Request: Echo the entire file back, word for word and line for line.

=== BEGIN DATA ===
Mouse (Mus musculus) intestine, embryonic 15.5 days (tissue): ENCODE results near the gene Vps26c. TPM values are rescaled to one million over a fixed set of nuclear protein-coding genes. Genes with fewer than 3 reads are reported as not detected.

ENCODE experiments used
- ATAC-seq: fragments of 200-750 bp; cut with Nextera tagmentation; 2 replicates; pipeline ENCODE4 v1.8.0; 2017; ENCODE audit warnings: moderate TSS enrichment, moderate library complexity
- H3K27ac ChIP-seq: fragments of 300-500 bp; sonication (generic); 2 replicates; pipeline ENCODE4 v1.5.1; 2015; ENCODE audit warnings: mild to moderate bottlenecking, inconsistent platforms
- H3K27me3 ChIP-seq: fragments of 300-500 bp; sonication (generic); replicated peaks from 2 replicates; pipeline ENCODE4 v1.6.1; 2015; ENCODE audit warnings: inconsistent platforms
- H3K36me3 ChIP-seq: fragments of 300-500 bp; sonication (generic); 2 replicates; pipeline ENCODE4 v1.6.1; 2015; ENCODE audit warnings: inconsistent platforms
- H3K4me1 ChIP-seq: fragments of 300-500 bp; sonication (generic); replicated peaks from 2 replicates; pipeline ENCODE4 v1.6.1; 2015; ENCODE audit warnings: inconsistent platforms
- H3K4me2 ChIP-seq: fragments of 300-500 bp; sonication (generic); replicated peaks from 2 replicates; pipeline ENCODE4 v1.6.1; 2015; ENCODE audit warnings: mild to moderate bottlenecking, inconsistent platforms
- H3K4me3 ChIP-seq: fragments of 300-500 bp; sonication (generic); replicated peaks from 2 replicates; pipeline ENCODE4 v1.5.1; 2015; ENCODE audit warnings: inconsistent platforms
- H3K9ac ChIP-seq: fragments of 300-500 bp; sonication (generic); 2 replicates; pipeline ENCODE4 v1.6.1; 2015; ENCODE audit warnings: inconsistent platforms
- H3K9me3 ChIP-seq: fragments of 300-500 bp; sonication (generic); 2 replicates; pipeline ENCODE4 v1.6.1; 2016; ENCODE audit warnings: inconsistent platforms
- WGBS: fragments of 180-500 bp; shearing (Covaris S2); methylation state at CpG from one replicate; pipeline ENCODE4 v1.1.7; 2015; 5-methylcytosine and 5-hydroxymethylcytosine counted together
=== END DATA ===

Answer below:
Mouse (Mus musculus) intestine, embryonic 15.5 days (tissue): ENCODE results near the gene Vps26c. TPM values are rescaled to one million over a fixed set of nuclear protein-coding genes. Genes with fewer than 3 reads are reported as not detected.

ENCODE experiments used
- ATAC-seq: fragments of 200-750 bp; cut with Nextera tagmentation; 2 replicates; pipeline ENCODE4 v1.8.0; 2017; ENCODE audit warnings: moderate TSS enrichment, moderate library complexity
- H3K27ac ChIP-seq: fragments of 300-500 bp; sonication (generic); 2 replicates; pipeline ENCODE4 v1.5.1; 2015; ENCODE audit warnings: mild to moderate bottlenecking, inconsistent platforms
- H3K27me3 ChIP-seq: fragments of 300-500 bp; sonication (generic); replicated peaks from 2 replicates; pipeline ENCODE4 v1.6.1; 2015; ENCODE audit warnings: inconsistent platforms
- H3K36me3 ChIP-seq: fragments of 300-500 bp; sonication (generic); 2 replicates; pipeline ENCODE4 v1.6.1; 2015; ENCODE audit warnings: inconsistent platforms
- H3K4me1 ChIP-seq: fragments of 300-500 bp; sonication (generic); replicated peaks from 2 replicates; pipeline ENCODE4 v1.6.1; 2015; ENCODE audit warnings: inconsistent platforms
- H3K4me2 ChIP-seq: fragments of 300-500 bp; sonication (generic); replicated peaks from 2 replicates; pipeline ENCODE4 v1.6.1; 2015; ENCODE audit warnings: mild to moderate bottlenecking, inconsistent platforms
- H3K4me3 ChIP-seq: fragments of 300-500 bp; sonication (generic); replicated peaks from 2 replicates; pipeline ENCODE4 v1.5.1; 2015; ENCODE audit warnings: inconsistent platforms
- H3K9ac ChIP-seq: fragments of 300-500 bp; sonication (generic); 2 replicates; pipeline ENCODE4 v1.6.1; 2015; ENCODE audit warnings: inconsistent platforms
- H3K9me3 ChIP-seq: fragments of 300-500 bp; sonication (generic); 2 replicates; pipeline ENCODE4 v1.6.1; 2016; ENCODE audit warnings: inconsistent platforms
- WGBS: fragments of 180-500 bp; shearing (Covaris S2); methylation state at CpG from one replicate; pipeline ENCODE4 v1.1.7; 2015; 5-methylcytosine and 5-hydroxymethylcytosine counted together